Contaminated meat can have significant health impacts for the public and economic impacts on the meat industry. Current sampling protocols are less than ideal as evidenced by the many recalls of beef that have occurred after it leaves meat processing plants.
This project will result in the development of an automated genetic test for the rapid detection of E.coli. The test will provide results in less than one hour during the same work shift in which the sample was collected. As well, the test will require little in capital investment and will cost substantially less than current testing techniques. Researchers will adapt miniaturized technology to develop the test which will detect genes that show whether pathogenic bacteria are present. The test will be able to be conducted by meat processing plant employees, thus avoiding the need for specially trained staff or for outside laboratories to screen for potentially contaminated meat.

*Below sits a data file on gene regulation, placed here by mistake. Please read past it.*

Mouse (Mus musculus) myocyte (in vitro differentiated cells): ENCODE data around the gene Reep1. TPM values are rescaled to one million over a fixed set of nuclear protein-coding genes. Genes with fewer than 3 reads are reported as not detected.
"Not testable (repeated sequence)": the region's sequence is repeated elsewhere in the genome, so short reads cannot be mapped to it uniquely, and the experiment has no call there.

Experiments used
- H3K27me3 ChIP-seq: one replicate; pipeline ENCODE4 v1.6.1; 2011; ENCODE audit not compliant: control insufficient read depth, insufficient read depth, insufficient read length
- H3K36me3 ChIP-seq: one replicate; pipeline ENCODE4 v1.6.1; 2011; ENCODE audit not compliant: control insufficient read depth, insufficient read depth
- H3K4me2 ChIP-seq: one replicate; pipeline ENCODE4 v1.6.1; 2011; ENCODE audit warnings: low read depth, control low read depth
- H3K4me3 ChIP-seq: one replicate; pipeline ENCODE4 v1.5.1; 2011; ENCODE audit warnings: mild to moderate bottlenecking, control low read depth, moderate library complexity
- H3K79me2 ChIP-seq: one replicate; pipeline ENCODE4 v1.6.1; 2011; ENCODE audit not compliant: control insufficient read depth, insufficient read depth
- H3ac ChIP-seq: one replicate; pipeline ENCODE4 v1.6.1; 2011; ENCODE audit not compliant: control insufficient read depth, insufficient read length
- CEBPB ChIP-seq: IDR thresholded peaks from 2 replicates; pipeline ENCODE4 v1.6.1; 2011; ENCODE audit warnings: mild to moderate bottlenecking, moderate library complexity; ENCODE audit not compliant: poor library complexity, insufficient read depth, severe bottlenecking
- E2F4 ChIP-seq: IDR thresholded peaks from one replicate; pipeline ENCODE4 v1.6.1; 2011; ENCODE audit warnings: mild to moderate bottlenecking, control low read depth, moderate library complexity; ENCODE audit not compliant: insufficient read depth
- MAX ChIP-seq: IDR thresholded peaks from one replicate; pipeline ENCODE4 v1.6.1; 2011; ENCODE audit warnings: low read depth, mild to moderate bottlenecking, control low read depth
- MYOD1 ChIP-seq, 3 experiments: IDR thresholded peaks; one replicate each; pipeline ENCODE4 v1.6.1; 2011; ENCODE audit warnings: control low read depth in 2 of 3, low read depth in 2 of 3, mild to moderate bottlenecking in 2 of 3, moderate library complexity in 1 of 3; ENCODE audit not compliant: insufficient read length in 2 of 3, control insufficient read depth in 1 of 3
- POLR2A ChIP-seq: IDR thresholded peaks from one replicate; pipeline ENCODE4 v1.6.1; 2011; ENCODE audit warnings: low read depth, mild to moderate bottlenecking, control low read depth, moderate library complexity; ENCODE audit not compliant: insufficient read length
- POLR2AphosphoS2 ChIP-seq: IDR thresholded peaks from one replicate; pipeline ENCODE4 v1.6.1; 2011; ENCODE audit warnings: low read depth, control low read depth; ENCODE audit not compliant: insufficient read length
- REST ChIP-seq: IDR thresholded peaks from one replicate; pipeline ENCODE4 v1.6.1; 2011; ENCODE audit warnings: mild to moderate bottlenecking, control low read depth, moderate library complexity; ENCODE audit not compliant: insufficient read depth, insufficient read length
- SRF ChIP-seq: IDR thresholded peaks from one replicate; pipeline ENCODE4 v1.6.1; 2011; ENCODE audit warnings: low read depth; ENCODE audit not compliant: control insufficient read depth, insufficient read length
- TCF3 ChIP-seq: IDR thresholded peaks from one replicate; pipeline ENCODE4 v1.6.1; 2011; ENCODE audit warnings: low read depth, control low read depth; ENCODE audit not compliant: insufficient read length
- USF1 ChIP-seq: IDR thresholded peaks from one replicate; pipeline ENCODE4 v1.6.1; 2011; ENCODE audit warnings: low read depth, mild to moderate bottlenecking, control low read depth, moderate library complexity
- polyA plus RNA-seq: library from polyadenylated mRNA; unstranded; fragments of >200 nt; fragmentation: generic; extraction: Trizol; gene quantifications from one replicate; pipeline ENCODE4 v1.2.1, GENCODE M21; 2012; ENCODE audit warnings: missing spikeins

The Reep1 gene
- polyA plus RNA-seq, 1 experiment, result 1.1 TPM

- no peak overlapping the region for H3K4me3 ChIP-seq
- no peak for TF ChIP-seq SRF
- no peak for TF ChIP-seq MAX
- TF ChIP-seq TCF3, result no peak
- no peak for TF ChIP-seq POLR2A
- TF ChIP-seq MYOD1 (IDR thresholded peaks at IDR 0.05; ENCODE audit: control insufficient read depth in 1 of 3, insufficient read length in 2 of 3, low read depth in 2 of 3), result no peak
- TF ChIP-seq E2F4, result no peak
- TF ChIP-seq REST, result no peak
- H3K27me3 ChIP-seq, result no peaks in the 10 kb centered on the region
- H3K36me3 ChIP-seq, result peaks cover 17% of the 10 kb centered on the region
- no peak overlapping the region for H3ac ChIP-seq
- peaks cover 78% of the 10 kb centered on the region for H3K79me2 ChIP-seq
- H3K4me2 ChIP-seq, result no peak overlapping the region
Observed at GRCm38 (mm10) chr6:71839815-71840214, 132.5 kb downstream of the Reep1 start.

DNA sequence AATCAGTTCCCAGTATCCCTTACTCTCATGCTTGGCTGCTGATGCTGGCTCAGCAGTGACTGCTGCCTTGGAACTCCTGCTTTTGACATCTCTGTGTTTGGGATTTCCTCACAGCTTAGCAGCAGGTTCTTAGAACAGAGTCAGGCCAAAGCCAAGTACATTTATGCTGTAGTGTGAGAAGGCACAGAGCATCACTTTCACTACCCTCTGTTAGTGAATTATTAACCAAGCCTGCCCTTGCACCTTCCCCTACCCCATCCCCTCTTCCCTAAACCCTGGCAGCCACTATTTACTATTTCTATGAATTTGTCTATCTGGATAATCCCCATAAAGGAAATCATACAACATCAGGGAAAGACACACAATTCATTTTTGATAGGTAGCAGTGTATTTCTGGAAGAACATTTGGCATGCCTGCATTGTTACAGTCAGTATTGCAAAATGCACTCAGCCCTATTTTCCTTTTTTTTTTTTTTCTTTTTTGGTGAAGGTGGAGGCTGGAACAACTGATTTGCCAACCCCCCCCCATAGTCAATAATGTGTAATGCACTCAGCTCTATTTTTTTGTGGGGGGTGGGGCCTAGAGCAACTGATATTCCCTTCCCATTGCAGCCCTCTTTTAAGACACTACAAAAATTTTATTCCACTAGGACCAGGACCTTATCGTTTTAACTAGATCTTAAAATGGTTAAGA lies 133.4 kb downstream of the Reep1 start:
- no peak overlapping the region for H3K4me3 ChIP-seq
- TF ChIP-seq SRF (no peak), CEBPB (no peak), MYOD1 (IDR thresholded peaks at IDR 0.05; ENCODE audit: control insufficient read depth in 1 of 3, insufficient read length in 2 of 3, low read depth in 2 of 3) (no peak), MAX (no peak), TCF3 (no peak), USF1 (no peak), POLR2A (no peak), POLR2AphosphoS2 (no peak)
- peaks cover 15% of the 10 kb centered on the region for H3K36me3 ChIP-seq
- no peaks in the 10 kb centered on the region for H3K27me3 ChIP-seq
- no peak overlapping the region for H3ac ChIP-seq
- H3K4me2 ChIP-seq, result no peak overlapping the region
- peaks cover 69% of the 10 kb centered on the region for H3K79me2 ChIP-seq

Other funding partners for this project include: Genome Alberta, Alberta Livestock and Meat Agency, Alberta Innovates Bio Solutions, Genome Quebec, and the Ontario Ministry of Agriculture and Food and the Ministry of Rural Affairs.